While clearing out a few videos I came across several more immortalizing the early days of the *Hounds from Hell. Those adorable days when our Nicky would eat concrete walls (I kid you not!), and IKEA furniture; when Nora would joyfully chew holes in blankets, and then throw the pieces back up on the oriental rugs. Ah the salad days of puppyhood. Days when a closed door or a gate were new challenges; nowadays they are just mundane and useless obstacles that can be overcome by whining until they are opened by a well-trained human.
Only last week , ever the consummate escape artist, Nora decided that she had enough of looking like Gloriana managed to remove her Elizabethan collar using the side of her kennel and a few well-judged moves.
In which two gifts* and a lovely present are recalled.
Eight years ago our lives were invaded by two little creatures who to this day aggravate, frustrate, annoy, and give untold pleasure and love: The Infamous Hounds from Hell.
We had an online contest to name them and our friend Cecilia (at the time known on her blog as Dora) gave us the winning names. Because they were Roman puppies we decided that their names should be introduced to the world in a traditional Roman way:
Several weeks after a parcel arrived from the United States: a christening gift from their godmother in Virginia.
The collars are now a bit frayed and worn however they are still sported proudly as we take our walks through town. Nora with her red collar and Nicky with his green have become celebrities around Charlottetown and there are people who know them but will be damned if they know who we are.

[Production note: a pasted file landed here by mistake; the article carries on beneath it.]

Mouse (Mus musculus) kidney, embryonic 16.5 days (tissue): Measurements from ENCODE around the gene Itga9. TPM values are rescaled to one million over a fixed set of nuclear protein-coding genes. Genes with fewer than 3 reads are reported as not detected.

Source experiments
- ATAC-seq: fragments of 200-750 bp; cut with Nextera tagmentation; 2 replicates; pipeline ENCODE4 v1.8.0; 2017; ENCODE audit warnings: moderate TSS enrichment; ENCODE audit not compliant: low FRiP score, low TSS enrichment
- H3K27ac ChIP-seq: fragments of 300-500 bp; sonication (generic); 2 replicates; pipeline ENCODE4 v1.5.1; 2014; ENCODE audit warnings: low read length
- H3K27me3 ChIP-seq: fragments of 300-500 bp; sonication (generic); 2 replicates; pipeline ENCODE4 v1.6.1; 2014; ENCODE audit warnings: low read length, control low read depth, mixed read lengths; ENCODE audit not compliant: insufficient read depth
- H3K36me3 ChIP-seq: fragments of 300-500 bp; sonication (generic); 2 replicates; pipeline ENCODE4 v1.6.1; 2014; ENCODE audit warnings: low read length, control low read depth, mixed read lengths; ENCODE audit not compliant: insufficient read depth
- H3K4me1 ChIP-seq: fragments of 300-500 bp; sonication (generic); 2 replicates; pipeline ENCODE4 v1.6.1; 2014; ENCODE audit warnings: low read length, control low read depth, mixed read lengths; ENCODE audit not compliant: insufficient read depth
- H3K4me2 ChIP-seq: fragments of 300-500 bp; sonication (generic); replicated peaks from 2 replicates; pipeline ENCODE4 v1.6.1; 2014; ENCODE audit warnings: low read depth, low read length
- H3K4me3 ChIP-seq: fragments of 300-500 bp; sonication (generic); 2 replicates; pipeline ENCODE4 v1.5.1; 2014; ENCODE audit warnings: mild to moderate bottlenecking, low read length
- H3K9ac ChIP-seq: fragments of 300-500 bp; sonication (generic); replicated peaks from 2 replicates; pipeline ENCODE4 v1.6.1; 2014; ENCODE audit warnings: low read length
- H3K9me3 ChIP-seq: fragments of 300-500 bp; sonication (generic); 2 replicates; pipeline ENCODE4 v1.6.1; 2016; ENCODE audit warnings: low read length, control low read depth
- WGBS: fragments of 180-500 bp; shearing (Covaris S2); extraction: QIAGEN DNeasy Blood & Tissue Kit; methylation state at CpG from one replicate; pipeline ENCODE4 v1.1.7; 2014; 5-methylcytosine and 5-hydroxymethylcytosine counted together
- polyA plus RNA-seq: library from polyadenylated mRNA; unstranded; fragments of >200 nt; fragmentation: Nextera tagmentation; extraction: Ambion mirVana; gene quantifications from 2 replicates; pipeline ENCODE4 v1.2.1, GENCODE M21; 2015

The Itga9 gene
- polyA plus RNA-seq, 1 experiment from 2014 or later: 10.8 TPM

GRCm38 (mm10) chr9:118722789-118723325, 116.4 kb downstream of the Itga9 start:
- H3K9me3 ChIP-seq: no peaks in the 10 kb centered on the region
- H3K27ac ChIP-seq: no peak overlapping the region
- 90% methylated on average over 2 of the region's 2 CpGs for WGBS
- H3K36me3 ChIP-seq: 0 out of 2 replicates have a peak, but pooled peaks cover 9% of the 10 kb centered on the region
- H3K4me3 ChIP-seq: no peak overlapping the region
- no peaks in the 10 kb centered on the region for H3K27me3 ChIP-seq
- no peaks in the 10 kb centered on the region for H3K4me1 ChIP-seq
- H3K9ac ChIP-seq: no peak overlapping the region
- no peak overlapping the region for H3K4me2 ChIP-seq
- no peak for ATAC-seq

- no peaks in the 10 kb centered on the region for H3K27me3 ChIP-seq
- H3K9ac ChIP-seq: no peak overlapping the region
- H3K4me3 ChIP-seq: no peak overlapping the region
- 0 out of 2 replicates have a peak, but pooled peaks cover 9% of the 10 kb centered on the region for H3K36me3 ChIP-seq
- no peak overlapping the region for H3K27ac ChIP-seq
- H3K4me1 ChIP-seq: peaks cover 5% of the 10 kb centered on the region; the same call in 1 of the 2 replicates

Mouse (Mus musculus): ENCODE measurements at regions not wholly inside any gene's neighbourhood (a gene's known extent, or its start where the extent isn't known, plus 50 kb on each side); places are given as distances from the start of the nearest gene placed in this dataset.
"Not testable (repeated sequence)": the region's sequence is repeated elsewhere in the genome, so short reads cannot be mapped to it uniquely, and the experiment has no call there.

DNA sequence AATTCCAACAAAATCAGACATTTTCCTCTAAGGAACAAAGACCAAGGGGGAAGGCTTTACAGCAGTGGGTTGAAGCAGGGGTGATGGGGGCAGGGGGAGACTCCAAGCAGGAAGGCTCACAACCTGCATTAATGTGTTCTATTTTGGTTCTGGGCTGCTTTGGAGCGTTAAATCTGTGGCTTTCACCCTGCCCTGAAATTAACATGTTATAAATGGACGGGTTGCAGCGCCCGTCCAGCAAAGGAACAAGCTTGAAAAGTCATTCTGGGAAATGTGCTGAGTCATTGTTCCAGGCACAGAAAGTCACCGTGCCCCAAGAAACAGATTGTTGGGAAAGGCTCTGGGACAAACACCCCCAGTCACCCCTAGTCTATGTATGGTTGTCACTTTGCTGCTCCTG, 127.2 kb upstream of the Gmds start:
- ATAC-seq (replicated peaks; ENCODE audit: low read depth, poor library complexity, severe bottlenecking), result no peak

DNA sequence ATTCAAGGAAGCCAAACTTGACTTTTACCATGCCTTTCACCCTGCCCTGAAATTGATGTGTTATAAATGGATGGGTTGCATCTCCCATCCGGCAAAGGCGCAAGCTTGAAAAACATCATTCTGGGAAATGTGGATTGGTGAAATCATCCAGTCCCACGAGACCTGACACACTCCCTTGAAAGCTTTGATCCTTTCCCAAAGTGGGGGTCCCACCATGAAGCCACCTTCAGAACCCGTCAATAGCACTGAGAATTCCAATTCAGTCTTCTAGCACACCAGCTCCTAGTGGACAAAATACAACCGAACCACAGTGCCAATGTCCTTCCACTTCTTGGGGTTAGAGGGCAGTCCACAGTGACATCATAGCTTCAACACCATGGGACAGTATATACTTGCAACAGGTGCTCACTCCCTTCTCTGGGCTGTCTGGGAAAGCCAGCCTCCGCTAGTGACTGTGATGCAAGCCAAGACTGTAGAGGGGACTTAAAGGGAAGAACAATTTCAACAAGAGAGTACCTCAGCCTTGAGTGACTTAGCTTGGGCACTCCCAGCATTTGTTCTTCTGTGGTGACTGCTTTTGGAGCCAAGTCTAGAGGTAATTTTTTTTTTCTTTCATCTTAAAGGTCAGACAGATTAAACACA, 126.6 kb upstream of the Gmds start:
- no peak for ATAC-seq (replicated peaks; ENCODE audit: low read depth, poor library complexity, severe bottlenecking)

*For all that we mutter about Hounds from Hell they are still our treasures.
On this day in 1966: The Heron Road Bridge collapses while being built, killing nine workers in the deadliest construction accident in both Ottawa and Ontario.
Over a year ago I transferred the blog from BlogSpot to WordPress and not everything migrated in the format it was originally published. So when the mood strikes me I go back and “tidy” things up. Reformat and resize pictures, realign captions, change links, reinstate videos etc. However there is one draw back to this: it appears that when I fix up the categories and tags on an entry the system sends out a message signalling a new post to anyone who is following me.
I worked on today’s Throwback earlier in the week and if you are getting this as a second notification I do apologize. I have asked the good people at WordPress if there is a workaround and await an answer from them.
I was reminded of this post from 2008 when I read a recent review of a play at Britain’s National Theatre. Singer/Songwriter/Cultural Historian Yasmin Levy is appearing in Salome, a new play based on the Biblical story as re-imagined by popular director Yaël Farber. It led me to reread this post and to spend some time listening to her on YouTube beyond the two songs I posted.
On this day in 1495: A monk, John Cor, records the first known batch of Scotch whisky.
In 1492 their Catholic Majesties Ferdinand and Isabella weren’t just busy financing Columbus’s treasure hunt to India they were also arranging for an “ethnic cleansing” of their Kingdoms of Aragon, Castille and Granada. The Alhambra Decree gave the Jewish population of Spain four months to either convert to Christianity or leave their homeland – taking with them anything they owned that was not of gold, silver or minted coin. And with that edict the Sephardi began their wanderings in North Africa, Europe and the Near Orient.
Though Ferdinand and Isabella may have gained much financially – monies, treasures and land reverted to the crown – Spain lost much of a culture that had existed within it borders since before the birth of Christ. A culture that had flourished under Roman and Muslim rule but was destroyed by Christian zeal – and plain old fashioned greed. A culture that was rich…